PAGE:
The teams remained on standby throughout the day. Additional crews were made available when a rotating shift system was established.

Since communication into the mine was totally lost by the explosion, Poundstone said there was no way of knowing if the miners inside were alive.

Poundstone said at the time, changes in ventilation had been made in an effort to calm the fire. It was understood that consisted of sealing the return air side of the Mod’s Run shaft, where the fan was blown out by a second explosion some 15 minutes after the original ignition.

Fresh air was going into the mine through the Mahan’s Run shaft. This flow was reported to have carried oxygen into the fire area. Officials didn’t want to shut all the fans off due to the chance that the miners were alive.

Multiple Farmington, West Virginia, residents, along with others residing in Fairmont, Barrackville and places surrounding the area, reported they either felt the concussion or heard the rumble of the underground blast.

Some of the debris from the explosion was thrown against cars of the miners working the cateye shift that were parked near the portal. The vehicles, soot covered and at times completely obscured by smoke, remained in the parking lot throughout the days following the incident.

At the time of the disaster, Michael Aloi was 10 years old and lived in Farmington.

Aloi, U.S. Magistrate judge for the Northern District of West Virginia, recalled the incident, stating that “the atmosphere was very surreal” following the explosions.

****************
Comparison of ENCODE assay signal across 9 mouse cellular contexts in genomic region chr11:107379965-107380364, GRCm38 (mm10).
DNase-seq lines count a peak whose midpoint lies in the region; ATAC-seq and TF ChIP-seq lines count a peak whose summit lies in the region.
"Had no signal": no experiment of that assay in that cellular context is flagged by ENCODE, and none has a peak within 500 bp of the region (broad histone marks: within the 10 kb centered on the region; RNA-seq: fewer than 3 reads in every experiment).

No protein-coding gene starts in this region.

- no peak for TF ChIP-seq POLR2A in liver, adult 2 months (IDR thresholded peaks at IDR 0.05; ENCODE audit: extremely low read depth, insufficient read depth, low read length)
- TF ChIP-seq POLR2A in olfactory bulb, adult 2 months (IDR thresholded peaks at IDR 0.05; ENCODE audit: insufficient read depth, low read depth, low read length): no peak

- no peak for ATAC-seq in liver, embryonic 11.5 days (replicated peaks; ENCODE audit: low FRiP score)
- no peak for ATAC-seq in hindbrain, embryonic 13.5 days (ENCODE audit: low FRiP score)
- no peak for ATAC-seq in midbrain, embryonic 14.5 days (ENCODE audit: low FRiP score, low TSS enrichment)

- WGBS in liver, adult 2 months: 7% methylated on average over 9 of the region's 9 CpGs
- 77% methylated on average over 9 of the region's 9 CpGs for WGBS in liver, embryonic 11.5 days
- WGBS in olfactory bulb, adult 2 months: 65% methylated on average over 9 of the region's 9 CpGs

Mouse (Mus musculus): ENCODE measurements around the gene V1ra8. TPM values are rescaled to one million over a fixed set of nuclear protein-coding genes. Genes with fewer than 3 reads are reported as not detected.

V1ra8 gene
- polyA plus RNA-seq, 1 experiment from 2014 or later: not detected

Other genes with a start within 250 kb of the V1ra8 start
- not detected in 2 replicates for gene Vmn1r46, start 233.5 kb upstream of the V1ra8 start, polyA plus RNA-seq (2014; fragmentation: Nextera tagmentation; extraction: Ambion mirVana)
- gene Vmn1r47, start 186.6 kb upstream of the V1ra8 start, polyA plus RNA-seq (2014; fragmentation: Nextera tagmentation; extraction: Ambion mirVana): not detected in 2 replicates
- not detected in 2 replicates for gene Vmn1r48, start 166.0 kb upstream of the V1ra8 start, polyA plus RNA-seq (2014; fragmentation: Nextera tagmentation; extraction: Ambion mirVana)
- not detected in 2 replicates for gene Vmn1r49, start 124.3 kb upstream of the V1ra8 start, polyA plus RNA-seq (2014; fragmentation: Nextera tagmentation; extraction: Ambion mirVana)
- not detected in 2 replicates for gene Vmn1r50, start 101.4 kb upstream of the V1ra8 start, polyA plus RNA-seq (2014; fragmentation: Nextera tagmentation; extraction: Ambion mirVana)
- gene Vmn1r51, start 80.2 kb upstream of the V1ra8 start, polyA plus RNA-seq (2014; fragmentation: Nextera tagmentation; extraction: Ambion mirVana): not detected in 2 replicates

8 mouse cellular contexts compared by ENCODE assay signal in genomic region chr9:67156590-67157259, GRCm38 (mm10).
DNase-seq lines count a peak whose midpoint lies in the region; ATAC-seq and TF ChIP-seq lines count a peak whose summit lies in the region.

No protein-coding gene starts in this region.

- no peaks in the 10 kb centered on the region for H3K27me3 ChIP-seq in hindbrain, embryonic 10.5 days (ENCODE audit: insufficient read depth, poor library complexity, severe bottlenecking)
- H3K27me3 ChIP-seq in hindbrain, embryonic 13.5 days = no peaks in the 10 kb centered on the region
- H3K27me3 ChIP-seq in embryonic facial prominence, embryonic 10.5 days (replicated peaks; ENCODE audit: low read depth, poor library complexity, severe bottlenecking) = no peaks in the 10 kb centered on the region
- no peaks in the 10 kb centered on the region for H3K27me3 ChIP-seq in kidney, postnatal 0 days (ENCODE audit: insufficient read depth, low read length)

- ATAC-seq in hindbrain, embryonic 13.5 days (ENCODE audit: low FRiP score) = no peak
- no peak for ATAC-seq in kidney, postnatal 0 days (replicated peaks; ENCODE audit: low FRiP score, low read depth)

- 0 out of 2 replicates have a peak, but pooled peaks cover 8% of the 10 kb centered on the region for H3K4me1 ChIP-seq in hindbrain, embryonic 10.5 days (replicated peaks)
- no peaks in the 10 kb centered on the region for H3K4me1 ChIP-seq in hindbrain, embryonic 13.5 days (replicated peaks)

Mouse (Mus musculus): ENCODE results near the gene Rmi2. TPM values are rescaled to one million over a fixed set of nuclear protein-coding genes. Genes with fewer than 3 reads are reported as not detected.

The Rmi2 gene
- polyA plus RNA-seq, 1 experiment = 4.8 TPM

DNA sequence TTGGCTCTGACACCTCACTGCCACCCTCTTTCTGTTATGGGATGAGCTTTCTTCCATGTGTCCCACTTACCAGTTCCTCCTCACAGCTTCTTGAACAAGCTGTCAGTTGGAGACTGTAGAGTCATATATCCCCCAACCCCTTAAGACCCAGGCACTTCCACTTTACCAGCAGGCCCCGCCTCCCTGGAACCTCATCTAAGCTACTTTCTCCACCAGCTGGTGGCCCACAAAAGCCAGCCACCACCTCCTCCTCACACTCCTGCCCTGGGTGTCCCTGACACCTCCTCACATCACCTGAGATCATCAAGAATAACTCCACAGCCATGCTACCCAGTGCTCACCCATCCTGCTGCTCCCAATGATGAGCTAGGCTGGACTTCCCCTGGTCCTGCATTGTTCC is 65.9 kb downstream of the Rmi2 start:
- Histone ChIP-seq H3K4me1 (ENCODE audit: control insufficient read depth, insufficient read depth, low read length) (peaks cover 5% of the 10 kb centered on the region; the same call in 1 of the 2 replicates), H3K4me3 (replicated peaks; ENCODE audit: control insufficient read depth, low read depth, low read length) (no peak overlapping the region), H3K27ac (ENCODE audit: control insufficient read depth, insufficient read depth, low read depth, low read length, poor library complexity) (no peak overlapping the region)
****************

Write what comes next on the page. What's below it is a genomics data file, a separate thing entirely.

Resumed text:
“Everyone had hope because that’s all you had,” he said.

Going to school in the following days, Aloi said there wasn’t a classroom where at least one student didn’t have a relative killed in the disaster.

To this day, when Aloi sees pictures from the disaster, it makes him sick to his stomach.

Farmington residents at the time reported a controversy about whether or not to seal the mine. Some thought it was a way of telling people that they were going to stop searching for survivors, and some thought it wasn’t safe to go any further.

By Nov. 28, eight days after the disaster, air samples showed there was no possible way to sustain human life inside the mine.

By Nov. 30, concrete was poured into the opening to seal off oxygen from the mine to stop the raging fire. That sealed the fate of the 78 men sill unaccounted for, and the hopes were dashed of friends and family members holding only fleeting possibilities of rescue.

In September 1969 the shafts were opened to recover the bodies of the mine disaster victims. After nine years of searching, teams were unable to locate the remains of 19 miners who are now forever entombed in the depths of the mine.

The disaster brought about big changes in mine safety regulations.

In 1969, the Federal Coal Mine Health and Safety Act was passed. It included provisions to increase the frequency of inspections, amplified federal enforcement powers and strengthened mine safety and health standards.